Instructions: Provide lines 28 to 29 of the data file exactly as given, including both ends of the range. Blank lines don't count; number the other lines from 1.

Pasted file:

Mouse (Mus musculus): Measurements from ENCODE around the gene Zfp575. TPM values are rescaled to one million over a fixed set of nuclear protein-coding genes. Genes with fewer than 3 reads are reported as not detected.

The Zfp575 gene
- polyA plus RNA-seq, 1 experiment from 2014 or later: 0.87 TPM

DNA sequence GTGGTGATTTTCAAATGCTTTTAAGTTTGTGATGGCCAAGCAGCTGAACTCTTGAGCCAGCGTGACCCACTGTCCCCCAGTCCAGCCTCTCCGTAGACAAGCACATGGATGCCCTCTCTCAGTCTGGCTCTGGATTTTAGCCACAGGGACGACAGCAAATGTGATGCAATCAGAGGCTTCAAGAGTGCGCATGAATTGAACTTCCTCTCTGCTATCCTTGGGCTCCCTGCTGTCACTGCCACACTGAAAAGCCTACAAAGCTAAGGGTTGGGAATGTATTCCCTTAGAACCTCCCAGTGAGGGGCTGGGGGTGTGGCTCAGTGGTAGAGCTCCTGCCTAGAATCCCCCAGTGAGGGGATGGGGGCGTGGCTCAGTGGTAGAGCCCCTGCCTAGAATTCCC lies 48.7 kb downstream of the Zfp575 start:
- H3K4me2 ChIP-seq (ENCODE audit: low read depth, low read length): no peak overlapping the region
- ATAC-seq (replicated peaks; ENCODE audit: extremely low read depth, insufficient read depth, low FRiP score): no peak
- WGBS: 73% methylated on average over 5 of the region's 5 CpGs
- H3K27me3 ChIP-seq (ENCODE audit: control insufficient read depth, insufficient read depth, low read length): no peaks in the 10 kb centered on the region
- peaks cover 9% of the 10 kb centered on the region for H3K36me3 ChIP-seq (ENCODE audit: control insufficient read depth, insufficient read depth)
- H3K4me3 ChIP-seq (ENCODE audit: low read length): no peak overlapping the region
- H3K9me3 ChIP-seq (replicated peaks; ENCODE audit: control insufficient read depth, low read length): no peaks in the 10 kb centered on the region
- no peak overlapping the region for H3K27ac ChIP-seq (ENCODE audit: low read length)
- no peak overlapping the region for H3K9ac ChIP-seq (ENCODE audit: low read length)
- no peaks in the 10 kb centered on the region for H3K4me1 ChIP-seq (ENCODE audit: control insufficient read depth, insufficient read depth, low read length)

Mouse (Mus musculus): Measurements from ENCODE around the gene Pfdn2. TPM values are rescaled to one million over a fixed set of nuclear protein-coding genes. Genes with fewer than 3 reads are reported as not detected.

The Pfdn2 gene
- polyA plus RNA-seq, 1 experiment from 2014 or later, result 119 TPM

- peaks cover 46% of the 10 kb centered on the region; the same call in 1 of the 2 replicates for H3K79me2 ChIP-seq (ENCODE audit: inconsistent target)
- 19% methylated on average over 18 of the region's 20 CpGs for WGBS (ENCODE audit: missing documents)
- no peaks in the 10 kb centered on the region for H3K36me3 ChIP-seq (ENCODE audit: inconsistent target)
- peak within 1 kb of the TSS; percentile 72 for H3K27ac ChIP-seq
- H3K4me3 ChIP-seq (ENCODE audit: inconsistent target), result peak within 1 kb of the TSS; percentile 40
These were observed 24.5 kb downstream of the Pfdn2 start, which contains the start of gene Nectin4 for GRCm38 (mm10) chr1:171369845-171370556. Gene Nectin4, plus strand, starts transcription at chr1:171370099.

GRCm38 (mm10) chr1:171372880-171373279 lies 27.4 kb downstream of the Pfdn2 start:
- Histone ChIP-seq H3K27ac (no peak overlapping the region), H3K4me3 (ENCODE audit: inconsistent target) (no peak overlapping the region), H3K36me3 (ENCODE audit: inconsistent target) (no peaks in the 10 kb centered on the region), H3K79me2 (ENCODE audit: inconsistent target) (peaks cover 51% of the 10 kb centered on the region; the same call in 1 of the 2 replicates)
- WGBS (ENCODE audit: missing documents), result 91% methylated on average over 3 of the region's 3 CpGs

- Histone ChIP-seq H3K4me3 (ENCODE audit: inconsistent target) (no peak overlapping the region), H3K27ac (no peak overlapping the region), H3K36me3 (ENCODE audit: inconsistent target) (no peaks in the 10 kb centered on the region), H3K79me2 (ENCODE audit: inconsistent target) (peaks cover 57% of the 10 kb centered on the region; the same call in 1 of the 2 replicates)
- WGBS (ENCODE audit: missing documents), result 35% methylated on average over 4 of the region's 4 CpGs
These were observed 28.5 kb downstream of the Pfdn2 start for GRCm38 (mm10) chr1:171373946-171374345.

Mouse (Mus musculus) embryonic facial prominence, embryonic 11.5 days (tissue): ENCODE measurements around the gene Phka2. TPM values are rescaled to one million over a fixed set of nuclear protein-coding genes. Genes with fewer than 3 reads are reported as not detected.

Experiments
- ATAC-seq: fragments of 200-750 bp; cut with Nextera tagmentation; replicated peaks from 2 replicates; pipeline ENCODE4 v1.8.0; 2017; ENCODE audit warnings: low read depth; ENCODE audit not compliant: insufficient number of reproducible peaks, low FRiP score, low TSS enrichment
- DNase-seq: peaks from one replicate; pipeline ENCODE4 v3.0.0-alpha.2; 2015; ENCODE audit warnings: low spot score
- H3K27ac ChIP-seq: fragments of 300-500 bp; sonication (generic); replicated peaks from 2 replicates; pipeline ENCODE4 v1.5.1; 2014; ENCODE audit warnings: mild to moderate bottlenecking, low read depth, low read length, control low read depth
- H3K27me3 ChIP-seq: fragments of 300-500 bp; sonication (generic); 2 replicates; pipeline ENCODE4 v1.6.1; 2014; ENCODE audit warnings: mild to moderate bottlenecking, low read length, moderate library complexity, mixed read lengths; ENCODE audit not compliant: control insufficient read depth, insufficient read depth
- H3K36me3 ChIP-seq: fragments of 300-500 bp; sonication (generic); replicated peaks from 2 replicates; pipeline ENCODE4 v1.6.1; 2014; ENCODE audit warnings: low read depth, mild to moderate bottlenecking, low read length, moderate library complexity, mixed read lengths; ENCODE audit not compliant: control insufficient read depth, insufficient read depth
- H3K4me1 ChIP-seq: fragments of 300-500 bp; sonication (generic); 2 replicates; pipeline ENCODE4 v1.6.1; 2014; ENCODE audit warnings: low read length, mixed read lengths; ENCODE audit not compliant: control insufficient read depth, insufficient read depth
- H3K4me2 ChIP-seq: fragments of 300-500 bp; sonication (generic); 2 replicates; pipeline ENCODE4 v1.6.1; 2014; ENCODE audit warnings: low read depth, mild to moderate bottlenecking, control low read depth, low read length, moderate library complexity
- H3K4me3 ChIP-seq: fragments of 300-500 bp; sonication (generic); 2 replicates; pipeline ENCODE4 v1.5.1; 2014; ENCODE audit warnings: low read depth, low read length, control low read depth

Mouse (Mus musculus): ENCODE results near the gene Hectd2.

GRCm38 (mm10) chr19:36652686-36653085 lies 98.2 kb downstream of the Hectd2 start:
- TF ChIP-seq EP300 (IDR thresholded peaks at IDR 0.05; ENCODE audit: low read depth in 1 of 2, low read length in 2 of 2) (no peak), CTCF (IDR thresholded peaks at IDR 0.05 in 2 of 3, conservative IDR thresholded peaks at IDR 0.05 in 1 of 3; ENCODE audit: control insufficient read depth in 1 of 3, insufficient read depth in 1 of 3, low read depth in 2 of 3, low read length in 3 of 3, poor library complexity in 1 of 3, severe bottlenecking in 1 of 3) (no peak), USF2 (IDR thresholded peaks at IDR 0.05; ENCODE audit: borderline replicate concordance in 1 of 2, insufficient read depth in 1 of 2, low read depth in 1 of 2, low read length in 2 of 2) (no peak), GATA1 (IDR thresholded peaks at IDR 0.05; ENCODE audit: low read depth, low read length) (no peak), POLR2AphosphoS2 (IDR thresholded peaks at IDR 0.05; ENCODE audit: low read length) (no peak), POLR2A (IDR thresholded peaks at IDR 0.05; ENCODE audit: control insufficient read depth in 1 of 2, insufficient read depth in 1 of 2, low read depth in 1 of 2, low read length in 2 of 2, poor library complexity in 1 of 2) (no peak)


- WGBS (ENCODE audit: missing documents), result 35% methylated on average over 4 of the region's 4 CpGs
These were observed 28.5 kb downstream of the Pfdn2 start for GRCm38 (mm10) chr1:171373946-171374345.